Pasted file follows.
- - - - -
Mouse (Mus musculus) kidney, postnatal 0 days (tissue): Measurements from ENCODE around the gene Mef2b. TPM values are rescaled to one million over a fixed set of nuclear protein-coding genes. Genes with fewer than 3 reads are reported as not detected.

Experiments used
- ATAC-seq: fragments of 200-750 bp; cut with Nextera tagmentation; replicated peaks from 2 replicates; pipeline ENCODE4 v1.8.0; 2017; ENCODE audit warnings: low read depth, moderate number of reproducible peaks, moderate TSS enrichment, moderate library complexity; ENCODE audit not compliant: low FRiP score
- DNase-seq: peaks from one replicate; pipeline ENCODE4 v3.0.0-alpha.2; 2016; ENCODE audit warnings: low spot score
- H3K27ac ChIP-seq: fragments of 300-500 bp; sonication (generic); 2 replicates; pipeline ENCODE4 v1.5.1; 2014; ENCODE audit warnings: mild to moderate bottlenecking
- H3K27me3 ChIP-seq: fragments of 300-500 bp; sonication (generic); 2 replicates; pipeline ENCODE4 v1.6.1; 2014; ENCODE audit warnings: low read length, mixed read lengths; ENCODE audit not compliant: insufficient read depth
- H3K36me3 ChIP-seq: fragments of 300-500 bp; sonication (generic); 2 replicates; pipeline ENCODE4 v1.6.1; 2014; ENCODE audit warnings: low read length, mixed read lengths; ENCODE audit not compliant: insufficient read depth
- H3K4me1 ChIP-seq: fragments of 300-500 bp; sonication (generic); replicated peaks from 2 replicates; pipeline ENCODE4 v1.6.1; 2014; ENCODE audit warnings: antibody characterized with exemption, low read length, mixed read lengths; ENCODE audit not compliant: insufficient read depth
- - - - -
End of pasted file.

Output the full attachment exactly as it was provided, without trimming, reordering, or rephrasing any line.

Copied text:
Mouse (Mus musculus) kidney, postnatal 0 days (tissue): Measurements from ENCODE around the gene Mef2b. TPM values are rescaled to one million over a fixed set of nuclear protein-coding genes. Genes with fewer than 3 reads are reported as not detected.

Experiments used
- ATAC-seq: fragments of 200-750 bp; cut with Nextera tagmentation; replicated peaks from 2 replicates; pipeline ENCODE4 v1.8.0; 2017; ENCODE audit warnings: low read depth, moderate number of reproducible peaks, moderate TSS enrichment, moderate library complexity; ENCODE audit not compliant: low FRiP score
- DNase-seq: peaks from one replicate; pipeline ENCODE4 v3.0.0-alpha.2; 2016; ENCODE audit warnings: low spot score
- H3K27ac ChIP-seq: fragments of 300-500 bp; sonication (generic); 2 replicates; pipeline ENCODE4 v1.5.1; 2014; ENCODE audit warnings: mild to moderate bottlenecking
- H3K27me3 ChIP-seq: fragments of 300-500 bp; sonication (generic); 2 replicates; pipeline ENCODE4 v1.6.1; 2014; ENCODE audit warnings: low read length, mixed read lengths; ENCODE audit not compliant: insufficient read depth
- H3K36me3 ChIP-seq: fragments of 300-500 bp; sonication (generic); 2 replicates; pipeline ENCODE4 v1.6.1; 2014; ENCODE audit warnings: low read length, mixed read lengths; ENCODE audit not compliant: insufficient read depth
- H3K4me1 ChIP-seq: fragments of 300-500 bp; sonication (generic); replicated peaks from 2 replicates; pipeline ENCODE4 v1.6.1; 2014; ENCODE audit warnings: antibody characterized with exemption, low read length, mixed read lengths; ENCODE audit not compliant: insufficient read depth